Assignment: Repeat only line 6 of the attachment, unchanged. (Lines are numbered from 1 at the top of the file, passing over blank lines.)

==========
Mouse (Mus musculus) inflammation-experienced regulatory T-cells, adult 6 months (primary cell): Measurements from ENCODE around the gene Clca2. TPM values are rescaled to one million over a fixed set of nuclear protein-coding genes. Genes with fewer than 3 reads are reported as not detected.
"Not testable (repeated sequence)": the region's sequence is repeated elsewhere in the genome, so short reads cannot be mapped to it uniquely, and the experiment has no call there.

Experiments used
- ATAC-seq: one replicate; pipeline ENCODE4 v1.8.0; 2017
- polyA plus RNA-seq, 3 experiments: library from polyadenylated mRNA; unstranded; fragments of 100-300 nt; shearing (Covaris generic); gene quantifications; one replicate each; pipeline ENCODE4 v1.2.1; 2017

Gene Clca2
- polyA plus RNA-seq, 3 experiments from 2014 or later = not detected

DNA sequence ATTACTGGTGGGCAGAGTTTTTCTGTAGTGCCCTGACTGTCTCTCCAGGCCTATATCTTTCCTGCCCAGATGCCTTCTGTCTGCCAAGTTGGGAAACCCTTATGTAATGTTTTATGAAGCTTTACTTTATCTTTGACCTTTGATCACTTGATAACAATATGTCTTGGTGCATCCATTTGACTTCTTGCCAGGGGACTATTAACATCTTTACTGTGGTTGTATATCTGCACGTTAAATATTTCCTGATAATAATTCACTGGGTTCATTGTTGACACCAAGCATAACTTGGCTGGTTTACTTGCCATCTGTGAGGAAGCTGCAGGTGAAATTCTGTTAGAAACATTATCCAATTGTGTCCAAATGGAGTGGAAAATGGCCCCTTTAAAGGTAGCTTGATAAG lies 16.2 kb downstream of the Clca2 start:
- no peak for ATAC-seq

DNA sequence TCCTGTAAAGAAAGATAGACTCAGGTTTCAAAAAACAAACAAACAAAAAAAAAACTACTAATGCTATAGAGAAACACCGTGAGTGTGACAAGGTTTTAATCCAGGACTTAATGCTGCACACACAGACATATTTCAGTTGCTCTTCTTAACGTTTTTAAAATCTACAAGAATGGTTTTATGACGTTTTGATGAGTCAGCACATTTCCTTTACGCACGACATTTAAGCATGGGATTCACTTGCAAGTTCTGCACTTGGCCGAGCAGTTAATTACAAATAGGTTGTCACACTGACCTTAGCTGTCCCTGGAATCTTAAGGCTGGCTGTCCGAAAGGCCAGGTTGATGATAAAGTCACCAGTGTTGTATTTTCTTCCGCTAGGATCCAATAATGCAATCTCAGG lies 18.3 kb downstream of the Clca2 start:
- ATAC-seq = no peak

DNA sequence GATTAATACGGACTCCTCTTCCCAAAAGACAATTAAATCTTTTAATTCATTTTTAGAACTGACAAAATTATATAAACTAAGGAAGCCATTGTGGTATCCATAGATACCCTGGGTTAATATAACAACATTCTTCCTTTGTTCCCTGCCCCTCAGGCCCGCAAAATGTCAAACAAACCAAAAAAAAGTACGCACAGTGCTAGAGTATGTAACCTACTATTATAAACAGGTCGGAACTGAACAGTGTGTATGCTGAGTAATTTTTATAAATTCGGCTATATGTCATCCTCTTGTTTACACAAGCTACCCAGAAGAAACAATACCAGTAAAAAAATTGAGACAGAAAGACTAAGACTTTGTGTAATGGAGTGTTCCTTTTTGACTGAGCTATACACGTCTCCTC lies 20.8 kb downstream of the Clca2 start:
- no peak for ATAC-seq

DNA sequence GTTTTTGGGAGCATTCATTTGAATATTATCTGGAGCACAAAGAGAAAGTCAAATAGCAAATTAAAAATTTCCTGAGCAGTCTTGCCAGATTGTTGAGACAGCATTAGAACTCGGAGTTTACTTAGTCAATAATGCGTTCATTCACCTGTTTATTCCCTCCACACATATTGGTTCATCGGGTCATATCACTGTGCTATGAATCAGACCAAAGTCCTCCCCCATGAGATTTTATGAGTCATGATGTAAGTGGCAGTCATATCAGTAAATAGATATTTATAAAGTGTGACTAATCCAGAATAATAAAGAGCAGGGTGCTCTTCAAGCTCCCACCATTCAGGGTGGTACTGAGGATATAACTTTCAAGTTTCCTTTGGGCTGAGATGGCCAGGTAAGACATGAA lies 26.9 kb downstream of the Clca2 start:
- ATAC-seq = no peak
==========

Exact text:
Gene Clca2